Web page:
In Milan, the newspapers of the world that provide good information

The cover of the latest issue of “Scarp de ‘tenis”.

For the first time, Italy hosts the Global Summit of street newspapers from around the world. Over one hundred delegates from five continents arrive in Milan from 12 to 15 September, from Germany to Canada, from Brazil to Australia, to share experiences, reflections, ideas, to outline the future of street magazines together. The event is organized by Insp, International network of street papers, an organization based in Glasgow. And to do the honors of the house is Scarp de ‘tenis, the magazine supported by Caritas Ambrosiana. The event, which until 2019 had an annual frequency, returns after a three-year stop linked to the pandemic which, as he points out Mike Findlay, CEO of Insp, «has been the most serious threat to the street newspaper network so far. The simple act of paying to buy a newspaper and physically delivering it to the buyer, has changed very quickly from a daily action to a risky action, due to the spread of the virus ». To explain the genesis and the peculiarities of street newspapers is Stefano Lampertico, Director of Scarp de ‘tenis.

Stefano, what is a street newspaper and what are its characteristics?

«The idea of ​​the street gornale was born in the United States in the late 1980s. It is an extraordinary example of communication that brings together an income opportunity for people in difficulty or homelessness and an opportunity for good information on issues often ignored by traditional media. In the world there are more than 90 street newspapers, distributed in 35 countries, published in 25 different languages. Scarp de ‘tenis is a Caritas project, widespread in Milan and in thirteen Italian cities. In these 26 years of activity, almost 800 sellers have passed who have managed to obtain a monthly income thanks to the sale of the newspaper, because they keep a part of the cover price for themselves, to which are added the tips that buyers often leave ».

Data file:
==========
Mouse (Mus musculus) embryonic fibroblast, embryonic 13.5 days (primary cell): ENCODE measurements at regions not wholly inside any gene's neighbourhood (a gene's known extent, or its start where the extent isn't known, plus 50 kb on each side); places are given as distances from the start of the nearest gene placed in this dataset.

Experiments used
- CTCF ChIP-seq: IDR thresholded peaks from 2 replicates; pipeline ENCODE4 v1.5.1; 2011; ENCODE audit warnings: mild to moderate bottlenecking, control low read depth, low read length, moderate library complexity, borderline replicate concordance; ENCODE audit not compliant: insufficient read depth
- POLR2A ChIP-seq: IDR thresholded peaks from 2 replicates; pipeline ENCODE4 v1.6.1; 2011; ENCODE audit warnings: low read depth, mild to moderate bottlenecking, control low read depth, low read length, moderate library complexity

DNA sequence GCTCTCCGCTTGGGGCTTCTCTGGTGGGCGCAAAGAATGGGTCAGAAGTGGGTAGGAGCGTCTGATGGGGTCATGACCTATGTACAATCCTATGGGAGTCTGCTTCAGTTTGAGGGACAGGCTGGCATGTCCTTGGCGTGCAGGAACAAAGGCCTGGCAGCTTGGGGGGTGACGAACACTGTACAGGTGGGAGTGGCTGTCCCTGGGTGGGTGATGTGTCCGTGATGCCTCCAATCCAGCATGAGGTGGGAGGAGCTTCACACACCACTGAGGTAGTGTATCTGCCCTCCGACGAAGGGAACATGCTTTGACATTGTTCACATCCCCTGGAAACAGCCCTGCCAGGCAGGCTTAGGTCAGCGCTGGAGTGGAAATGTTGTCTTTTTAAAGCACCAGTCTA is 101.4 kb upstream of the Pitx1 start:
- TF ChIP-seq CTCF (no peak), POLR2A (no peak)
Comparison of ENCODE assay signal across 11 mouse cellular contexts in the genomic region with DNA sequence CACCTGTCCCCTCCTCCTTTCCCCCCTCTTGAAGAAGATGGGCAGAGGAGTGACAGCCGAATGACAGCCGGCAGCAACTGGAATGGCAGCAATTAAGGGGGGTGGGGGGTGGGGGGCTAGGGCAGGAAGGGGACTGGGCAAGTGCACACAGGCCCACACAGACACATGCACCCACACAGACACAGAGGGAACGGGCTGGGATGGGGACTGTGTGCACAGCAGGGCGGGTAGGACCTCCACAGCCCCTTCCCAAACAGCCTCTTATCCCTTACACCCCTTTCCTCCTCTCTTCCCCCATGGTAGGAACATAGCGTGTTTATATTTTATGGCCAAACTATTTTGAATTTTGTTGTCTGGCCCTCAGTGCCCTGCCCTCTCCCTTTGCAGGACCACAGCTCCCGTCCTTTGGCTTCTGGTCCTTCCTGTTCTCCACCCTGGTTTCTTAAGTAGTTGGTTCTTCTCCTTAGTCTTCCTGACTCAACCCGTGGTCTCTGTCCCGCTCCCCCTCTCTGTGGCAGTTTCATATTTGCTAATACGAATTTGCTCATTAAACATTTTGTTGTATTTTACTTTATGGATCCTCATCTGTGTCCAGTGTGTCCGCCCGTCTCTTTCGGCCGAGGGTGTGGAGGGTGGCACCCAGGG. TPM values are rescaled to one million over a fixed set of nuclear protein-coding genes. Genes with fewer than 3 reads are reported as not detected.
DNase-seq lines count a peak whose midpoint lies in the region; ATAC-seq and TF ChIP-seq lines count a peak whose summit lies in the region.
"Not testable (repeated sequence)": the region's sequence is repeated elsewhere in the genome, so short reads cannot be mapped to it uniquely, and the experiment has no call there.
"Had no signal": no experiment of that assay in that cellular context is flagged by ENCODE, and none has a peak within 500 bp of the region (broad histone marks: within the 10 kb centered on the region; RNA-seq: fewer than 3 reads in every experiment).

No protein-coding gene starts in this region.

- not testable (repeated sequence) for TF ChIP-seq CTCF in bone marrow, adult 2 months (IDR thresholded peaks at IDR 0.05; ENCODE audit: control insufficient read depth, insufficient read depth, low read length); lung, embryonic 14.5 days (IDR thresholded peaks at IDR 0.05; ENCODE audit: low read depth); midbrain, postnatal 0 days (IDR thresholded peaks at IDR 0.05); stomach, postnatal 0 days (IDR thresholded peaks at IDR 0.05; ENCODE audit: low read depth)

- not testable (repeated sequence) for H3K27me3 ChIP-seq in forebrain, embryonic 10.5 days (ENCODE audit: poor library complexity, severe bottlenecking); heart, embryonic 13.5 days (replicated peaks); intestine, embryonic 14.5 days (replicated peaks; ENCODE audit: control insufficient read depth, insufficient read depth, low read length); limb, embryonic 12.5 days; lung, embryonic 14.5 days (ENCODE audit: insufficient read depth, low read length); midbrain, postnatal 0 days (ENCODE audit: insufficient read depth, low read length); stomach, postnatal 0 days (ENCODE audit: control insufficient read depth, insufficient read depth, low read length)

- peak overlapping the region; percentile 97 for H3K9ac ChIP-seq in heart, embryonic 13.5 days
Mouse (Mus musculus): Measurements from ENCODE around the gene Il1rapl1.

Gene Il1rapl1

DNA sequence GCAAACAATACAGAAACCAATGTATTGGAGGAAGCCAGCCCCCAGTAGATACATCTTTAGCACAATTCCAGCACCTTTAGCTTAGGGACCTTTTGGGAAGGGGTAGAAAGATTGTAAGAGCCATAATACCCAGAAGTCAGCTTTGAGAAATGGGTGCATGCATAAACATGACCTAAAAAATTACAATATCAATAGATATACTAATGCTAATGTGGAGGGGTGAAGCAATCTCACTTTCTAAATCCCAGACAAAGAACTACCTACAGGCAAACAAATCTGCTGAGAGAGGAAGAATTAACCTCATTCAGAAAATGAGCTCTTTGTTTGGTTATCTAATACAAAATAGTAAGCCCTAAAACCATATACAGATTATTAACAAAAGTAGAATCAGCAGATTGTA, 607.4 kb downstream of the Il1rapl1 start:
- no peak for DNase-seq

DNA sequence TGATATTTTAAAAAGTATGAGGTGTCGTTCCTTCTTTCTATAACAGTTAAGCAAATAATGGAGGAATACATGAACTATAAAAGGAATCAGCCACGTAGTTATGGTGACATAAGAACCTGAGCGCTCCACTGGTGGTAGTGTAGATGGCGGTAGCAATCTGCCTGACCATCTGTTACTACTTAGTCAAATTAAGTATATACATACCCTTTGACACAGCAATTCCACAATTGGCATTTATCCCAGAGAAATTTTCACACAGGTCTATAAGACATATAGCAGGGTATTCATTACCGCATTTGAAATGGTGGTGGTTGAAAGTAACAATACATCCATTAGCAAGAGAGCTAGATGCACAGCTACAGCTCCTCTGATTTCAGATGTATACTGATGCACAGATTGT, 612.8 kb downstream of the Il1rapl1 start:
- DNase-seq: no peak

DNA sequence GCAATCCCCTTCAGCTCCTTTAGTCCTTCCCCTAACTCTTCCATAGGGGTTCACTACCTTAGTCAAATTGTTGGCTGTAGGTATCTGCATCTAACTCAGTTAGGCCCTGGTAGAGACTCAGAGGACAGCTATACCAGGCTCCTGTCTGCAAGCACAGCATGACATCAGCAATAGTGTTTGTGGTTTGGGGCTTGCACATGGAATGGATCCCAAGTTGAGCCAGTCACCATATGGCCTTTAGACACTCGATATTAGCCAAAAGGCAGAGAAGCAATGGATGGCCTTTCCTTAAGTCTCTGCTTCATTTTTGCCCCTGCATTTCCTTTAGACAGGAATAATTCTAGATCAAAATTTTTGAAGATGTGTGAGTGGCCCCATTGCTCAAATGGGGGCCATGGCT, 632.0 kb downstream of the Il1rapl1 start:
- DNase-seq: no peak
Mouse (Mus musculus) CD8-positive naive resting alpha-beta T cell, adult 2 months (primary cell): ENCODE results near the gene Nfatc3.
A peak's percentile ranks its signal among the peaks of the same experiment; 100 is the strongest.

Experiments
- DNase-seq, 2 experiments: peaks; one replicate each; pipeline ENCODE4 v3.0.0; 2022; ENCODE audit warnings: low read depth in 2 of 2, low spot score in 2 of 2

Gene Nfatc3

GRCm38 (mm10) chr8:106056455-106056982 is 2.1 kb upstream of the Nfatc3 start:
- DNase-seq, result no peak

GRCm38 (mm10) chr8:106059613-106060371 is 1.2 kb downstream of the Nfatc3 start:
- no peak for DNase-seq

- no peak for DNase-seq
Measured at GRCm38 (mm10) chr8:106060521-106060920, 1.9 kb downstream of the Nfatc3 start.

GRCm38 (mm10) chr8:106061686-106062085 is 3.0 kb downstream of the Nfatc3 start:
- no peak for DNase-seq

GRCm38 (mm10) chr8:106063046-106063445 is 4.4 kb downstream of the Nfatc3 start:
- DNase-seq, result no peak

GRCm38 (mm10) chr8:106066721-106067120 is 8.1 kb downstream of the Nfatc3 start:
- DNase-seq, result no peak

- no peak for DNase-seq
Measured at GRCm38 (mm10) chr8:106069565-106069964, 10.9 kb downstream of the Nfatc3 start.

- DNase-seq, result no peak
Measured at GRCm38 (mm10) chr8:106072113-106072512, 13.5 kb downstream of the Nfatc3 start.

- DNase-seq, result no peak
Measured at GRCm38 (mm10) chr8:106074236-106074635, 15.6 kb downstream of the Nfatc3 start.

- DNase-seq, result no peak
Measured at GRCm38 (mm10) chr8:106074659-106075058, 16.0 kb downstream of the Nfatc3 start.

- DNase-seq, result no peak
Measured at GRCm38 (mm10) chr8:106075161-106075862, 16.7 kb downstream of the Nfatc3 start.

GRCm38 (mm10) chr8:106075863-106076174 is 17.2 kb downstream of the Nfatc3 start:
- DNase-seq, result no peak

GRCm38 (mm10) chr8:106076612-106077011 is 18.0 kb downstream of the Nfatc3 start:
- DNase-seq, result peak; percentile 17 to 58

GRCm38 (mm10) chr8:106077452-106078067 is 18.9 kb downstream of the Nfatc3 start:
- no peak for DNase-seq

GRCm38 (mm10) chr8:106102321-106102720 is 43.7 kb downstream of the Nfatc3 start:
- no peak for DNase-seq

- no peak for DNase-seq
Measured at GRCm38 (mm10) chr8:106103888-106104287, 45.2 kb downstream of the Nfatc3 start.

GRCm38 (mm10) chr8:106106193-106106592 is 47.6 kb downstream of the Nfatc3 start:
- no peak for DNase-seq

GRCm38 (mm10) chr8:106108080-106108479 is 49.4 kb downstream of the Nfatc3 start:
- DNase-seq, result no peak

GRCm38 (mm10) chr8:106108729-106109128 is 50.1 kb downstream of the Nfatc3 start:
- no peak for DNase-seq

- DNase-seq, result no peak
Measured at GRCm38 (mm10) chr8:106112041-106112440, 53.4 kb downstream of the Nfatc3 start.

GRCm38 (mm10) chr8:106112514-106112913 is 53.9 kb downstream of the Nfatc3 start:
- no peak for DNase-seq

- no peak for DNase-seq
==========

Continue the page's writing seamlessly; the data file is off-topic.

Who are your salespeople today?

“We currently have one hundred in Italy – identified by Caritas listening centers or dormitories -, more than 70% are Italians. They are people in difficulty, who have behind them stories of the street, dormitory, outdated addiction. People who found in Scar de ‘tenis a big family. Since this is a Caritas project, we are able to provide these people with other small services, from help with paperwork to healthcare assistance. The model is similar all over the world, even if in the other countries the street giormals are mostly managed by social enterprises and secular organizations ».

How are street newspaper vendors generally received and perceived?

«We have always registered signs of affection, acceptance and great generosity from the people who buy the newspaper. Many sellers are “adopted” by the parishes in front of which they go to sell every month Scarp de ‘tenis“.

Who is the typical reader of Scarp de ‘tenis?

“We have a little bit of everything. Mostly middle-aged people, many are very loyal, they have been buying it for many years and the best thing is that they buy it not as a gesture of charity but because they appreciate the product and know that those sellers are not begging but are actually working “.

The most dealt with topics?

«Many stories, many ideas of a social nature. We are attentive to the problems and emergencies of the territories, to the world of Caritas. We also have important contributions from renowned journalists who have become our friends and who collaborate with us in the form of voluntary work ».

The Covid pandemic has put street newspapers in great suffering.

“Yes, the pandemic was devastating. There are street papers that have had to stop publishing, like The Big Issue in England. Luckily we went ahead and did not lose even an issue, because the churches remained open and our sellers, with all the precautions provided, could go to the churchyards to distribute the magazine. On the streets it would have been impossible. ‘

What is the most welcoming Italian city towards street newspapers?

«Milan has a great tradition of hospitality and solidarity and continues to maintain it. When it is said that Milan has its heart in its hand, it is still true ».

(Photo above: the editorial staff of “Scarp de ‘tenis” and the sellers in Milan)

In Milan, the newspapers of the world that provide good information